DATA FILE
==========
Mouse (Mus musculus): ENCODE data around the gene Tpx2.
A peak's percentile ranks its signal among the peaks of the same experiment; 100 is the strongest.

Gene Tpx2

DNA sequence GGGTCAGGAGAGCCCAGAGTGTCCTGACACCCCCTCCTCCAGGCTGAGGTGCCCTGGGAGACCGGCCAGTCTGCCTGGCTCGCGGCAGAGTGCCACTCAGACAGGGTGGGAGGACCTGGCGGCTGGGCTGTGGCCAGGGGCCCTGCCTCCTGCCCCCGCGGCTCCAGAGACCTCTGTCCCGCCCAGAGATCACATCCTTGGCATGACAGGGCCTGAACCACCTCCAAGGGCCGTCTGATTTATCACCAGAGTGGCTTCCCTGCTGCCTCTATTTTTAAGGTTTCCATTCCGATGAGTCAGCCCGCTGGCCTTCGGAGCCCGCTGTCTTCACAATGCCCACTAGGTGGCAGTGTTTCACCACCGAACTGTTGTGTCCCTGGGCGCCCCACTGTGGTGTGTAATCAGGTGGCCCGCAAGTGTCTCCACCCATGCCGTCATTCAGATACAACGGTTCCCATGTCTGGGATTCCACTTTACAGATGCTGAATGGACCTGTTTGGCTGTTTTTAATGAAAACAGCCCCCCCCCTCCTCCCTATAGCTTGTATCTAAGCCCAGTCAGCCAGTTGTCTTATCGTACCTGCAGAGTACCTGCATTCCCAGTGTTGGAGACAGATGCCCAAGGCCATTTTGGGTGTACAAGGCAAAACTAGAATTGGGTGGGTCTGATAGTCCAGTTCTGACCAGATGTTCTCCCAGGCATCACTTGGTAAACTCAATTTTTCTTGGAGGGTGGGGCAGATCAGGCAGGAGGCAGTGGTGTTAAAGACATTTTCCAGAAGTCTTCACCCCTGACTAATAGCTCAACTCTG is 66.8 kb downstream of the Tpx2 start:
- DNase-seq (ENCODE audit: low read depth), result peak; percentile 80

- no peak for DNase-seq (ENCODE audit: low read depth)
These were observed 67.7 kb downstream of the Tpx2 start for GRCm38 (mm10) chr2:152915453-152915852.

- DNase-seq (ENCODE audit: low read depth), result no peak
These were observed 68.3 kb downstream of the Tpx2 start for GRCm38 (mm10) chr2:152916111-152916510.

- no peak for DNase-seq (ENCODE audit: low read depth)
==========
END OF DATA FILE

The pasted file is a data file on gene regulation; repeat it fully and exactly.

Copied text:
Mouse (Mus musculus): ENCODE data around the gene Tpx2.
A peak's percentile ranks its signal among the peaks of the same experiment; 100 is the strongest.

Gene Tpx2

DNA sequence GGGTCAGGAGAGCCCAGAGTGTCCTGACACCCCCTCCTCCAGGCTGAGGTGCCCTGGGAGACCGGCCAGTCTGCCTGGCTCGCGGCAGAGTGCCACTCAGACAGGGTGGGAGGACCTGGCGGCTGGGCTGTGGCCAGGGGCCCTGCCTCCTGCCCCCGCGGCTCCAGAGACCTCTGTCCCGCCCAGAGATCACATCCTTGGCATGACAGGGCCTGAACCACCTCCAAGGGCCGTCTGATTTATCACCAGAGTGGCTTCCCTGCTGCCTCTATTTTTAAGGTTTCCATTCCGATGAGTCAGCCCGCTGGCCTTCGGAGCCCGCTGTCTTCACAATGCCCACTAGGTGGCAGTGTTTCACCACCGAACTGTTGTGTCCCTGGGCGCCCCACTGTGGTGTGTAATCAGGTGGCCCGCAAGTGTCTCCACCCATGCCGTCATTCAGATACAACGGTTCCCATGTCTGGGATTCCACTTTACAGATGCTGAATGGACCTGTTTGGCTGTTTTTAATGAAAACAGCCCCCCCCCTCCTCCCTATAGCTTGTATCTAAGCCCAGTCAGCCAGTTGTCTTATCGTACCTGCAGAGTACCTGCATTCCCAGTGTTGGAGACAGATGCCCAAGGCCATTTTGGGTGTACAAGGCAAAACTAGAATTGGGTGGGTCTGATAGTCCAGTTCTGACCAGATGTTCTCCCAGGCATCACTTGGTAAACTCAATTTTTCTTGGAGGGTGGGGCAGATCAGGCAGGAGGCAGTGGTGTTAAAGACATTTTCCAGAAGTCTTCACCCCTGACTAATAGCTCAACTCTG is 66.8 kb downstream of the Tpx2 start:
- DNase-seq (ENCODE audit: low read depth), result peak; percentile 80

- no peak for DNase-seq (ENCODE audit: low read depth)
These were observed 67.7 kb downstream of the Tpx2 start for GRCm38 (mm10) chr2:152915453-152915852.

- DNase-seq (ENCODE audit: low read depth), result no peak
These were observed 68.3 kb downstream of the Tpx2 start for GRCm38 (mm10) chr2:152916111-152916510.

- no peak for DNase-seq (ENCODE audit: low read depth)